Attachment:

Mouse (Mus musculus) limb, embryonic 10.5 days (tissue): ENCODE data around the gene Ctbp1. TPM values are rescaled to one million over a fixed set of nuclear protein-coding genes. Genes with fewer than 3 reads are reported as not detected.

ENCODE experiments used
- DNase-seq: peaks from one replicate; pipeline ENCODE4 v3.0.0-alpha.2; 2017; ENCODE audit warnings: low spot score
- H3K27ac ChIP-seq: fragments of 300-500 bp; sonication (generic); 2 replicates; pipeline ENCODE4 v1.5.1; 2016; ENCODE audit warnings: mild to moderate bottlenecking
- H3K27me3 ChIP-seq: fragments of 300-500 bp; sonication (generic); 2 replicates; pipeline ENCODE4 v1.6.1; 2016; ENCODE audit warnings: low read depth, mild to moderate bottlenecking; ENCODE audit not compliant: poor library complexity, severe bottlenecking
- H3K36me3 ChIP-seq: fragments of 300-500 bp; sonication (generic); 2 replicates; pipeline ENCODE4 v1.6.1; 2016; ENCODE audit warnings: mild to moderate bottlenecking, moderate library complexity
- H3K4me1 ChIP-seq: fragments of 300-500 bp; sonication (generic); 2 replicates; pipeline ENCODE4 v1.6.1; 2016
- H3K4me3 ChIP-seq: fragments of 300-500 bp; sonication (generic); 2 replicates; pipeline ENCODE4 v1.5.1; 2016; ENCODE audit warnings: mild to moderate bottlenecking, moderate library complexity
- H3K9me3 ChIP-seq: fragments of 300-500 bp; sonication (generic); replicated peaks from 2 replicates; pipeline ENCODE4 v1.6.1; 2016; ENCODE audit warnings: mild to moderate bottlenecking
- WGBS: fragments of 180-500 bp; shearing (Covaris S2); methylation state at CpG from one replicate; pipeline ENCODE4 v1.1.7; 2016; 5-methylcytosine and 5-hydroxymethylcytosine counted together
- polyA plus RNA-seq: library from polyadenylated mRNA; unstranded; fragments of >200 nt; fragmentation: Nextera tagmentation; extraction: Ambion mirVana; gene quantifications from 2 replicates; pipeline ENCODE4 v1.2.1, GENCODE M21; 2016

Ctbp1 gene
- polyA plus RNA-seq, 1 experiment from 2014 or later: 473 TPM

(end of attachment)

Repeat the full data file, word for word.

Mouse (Mus musculus) limb, embryonic 10.5 days (tissue): ENCODE data around the gene Ctbp1. TPM values are rescaled to one million over a fixed set of nuclear protein-coding genes. Genes with fewer than 3 reads are reported as not detected.

ENCODE experiments used
- DNase-seq: peaks from one replicate; pipeline ENCODE4 v3.0.0-alpha.2; 2017; ENCODE audit warnings: low spot score
- H3K27ac ChIP-seq: fragments of 300-500 bp; sonication (generic); 2 replicates; pipeline ENCODE4 v1.5.1; 2016; ENCODE audit warnings: mild to moderate bottlenecking
- H3K27me3 ChIP-seq: fragments of 300-500 bp; sonication (generic); 2 replicates; pipeline ENCODE4 v1.6.1; 2016; ENCODE audit warnings: low read depth, mild to moderate bottlenecking; ENCODE audit not compliant: poor library complexity, severe bottlenecking
- H3K36me3 ChIP-seq: fragments of 300-500 bp; sonication (generic); 2 replicates; pipeline ENCODE4 v1.6.1; 2016; ENCODE audit warnings: mild to moderate bottlenecking, moderate library complexity
- H3K4me1 ChIP-seq: fragments of 300-500 bp; sonication (generic); 2 replicates; pipeline ENCODE4 v1.6.1; 2016
- H3K4me3 ChIP-seq: fragments of 300-500 bp; sonication (generic); 2 replicates; pipeline ENCODE4 v1.5.1; 2016; ENCODE audit warnings: mild to moderate bottlenecking, moderate library complexity
- H3K9me3 ChIP-seq: fragments of 300-500 bp; sonication (generic); replicated peaks from 2 replicates; pipeline ENCODE4 v1.6.1; 2016; ENCODE audit warnings: mild to moderate bottlenecking
- WGBS: fragments of 180-500 bp; shearing (Covaris S2); methylation state at CpG from one replicate; pipeline ENCODE4 v1.1.7; 2016; 5-methylcytosine and 5-hydroxymethylcytosine counted together
- polyA plus RNA-seq: library from polyadenylated mRNA; unstranded; fragments of >200 nt; fragmentation: Nextera tagmentation; extraction: Ambion mirVana; gene quantifications from 2 replicates; pipeline ENCODE4 v1.2.1, GENCODE M21; 2016

Ctbp1 gene
- polyA plus RNA-seq, 1 experiment from 2014 or later: 473 TPM